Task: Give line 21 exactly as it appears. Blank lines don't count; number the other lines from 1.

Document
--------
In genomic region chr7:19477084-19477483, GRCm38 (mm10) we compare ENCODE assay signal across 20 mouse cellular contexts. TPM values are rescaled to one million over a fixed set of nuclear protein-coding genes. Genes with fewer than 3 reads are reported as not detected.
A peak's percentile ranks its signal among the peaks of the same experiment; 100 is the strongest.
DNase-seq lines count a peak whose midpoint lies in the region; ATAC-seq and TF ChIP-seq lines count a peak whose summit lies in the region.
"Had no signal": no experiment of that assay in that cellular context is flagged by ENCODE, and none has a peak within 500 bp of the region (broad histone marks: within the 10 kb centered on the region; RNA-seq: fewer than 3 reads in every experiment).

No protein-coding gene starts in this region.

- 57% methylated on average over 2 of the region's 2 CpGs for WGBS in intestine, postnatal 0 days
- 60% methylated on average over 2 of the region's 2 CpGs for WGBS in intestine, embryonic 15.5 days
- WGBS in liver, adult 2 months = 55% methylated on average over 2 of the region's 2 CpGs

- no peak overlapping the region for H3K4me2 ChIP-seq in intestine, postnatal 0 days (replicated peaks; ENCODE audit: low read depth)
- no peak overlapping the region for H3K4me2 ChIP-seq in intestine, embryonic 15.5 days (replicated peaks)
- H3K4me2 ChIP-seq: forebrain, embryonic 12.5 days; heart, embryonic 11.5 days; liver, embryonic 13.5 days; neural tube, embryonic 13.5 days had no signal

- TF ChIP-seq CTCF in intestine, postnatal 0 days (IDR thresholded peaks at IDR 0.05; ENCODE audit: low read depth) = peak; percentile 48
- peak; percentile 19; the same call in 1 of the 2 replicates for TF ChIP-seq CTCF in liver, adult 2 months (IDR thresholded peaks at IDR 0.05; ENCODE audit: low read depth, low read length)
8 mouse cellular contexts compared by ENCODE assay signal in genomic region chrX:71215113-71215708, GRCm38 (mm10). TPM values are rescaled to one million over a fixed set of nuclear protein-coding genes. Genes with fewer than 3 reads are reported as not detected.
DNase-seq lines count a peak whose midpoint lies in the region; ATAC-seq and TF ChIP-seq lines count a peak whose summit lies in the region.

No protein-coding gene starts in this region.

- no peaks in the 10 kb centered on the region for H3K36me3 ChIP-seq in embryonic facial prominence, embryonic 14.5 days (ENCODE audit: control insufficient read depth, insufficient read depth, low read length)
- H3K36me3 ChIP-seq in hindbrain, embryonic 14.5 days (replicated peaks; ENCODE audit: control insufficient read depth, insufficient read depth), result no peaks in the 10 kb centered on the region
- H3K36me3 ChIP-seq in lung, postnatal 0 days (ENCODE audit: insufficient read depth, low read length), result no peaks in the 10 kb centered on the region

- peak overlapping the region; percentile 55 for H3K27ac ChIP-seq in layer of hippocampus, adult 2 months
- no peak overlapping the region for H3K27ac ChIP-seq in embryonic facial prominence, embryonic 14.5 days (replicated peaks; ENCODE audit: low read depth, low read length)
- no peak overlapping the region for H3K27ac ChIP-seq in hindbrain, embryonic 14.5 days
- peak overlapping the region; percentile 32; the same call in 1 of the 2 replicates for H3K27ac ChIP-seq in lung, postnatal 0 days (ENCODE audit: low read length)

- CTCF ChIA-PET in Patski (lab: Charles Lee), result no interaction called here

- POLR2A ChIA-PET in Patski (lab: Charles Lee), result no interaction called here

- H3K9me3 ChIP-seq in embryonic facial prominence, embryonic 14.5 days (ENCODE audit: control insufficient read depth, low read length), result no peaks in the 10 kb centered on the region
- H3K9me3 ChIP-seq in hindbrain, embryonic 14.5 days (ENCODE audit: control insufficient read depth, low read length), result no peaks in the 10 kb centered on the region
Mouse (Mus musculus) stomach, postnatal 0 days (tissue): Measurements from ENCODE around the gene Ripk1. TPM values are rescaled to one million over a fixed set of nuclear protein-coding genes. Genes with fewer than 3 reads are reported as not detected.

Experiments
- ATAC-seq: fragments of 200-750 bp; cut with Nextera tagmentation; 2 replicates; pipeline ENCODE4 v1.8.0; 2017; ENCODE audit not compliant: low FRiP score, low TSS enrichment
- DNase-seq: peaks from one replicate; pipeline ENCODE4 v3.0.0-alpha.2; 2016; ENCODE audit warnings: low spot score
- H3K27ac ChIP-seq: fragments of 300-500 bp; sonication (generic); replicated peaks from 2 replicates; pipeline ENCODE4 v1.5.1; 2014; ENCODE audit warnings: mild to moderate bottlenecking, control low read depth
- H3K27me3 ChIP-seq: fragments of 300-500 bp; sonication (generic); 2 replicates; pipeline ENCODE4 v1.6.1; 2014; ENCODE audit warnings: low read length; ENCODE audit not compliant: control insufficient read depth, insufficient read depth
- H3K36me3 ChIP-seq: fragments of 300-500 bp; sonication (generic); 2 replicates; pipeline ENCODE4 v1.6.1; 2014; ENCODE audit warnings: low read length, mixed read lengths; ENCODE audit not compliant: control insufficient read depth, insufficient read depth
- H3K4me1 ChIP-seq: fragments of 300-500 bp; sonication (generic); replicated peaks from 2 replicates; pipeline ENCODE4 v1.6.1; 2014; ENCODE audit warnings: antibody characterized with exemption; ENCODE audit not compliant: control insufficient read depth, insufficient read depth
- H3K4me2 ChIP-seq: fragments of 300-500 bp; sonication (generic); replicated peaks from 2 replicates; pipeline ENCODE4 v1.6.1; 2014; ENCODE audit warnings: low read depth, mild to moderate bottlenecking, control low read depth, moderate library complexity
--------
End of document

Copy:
- no peak overlapping the region for H3K27ac ChIP-seq in embryonic facial prominence, embryonic 14.5 days (replicated peaks; ENCODE audit: low read depth, low read length)